Do you think more women could or should be involved in the whisky world?
This is a tough question to answer. I was raised by a feminist and her constant motto to me was always: “You will have to work twice has hard to prove you are half as good as a man”. That stuck with me most of my life.
From the time I was about 10 I realized I didn’t fit in with the rest of the girls. I didn’t “do” Barbies, tea parties, brownies or dresses but I loved Lego, motorcycles, GI Joe and playing in the dirt. It took some time to convince the boys I could too. In my 20s I felt more comfortable with the guys in the living room drinking whisky and watching football then talking fashion and the latest gossip in the kitchen with the wives. That made some of the guys and wives uncomfortable until they got to know me. I am educated and work in a male dominated field and was often the ‘first’ woman that was part of the groups. So I seem to have spent much of my life proving I can belong. I felt the same way when I started in the whisky world. I was worried when I became the first president of the whisky society because I was a “woman” and felt I wouldn’t be taken seriously. I worked twice as hard to learn and be knowledgeable.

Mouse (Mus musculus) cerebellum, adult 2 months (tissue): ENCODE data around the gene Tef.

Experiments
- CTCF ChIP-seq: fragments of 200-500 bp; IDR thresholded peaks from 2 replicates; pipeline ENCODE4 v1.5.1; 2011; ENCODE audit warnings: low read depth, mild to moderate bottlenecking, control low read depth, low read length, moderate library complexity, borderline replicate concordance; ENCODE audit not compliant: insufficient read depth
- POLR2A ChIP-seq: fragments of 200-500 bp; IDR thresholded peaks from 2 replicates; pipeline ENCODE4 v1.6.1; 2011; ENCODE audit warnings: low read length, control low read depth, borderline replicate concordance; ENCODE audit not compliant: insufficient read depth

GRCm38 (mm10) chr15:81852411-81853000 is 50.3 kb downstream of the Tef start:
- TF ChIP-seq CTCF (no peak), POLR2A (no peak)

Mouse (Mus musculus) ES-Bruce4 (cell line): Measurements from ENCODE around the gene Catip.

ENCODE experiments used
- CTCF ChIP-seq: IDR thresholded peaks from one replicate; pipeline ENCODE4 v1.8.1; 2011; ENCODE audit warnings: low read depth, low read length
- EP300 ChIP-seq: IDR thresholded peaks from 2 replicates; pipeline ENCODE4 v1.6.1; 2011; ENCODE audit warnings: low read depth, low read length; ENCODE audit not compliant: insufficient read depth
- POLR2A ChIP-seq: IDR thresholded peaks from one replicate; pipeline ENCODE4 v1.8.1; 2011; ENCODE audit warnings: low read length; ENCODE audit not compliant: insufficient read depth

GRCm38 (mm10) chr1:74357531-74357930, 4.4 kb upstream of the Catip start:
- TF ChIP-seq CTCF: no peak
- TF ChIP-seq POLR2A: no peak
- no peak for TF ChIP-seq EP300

When I started blogging, I was one of the few women doing so in North America. Then, I found your website and I read many of your posts and we talked and I watched as you handled yourself with tact and strength, not just as a woman but as a whisky enthusiast and that’s when my attitude began to change. My feelings of women needing to be accepted and involved changed to women wanting to be accepted and involved. The male counterparts of the ‘whiskyfabric’ certainly helped because they certainly didn’t make it about “us” wanting to be a part of “them”. The tacky definition of glass ceiling still exists but I’m realizing it’s mostly due to marketing and advertising, not the rest of the whisky world. I certainly feel like I’m respected by my peers (male and female) because of where I am on my personal whisky journey. Very rarely does “sex” ever come into the equation and that is quite liberating.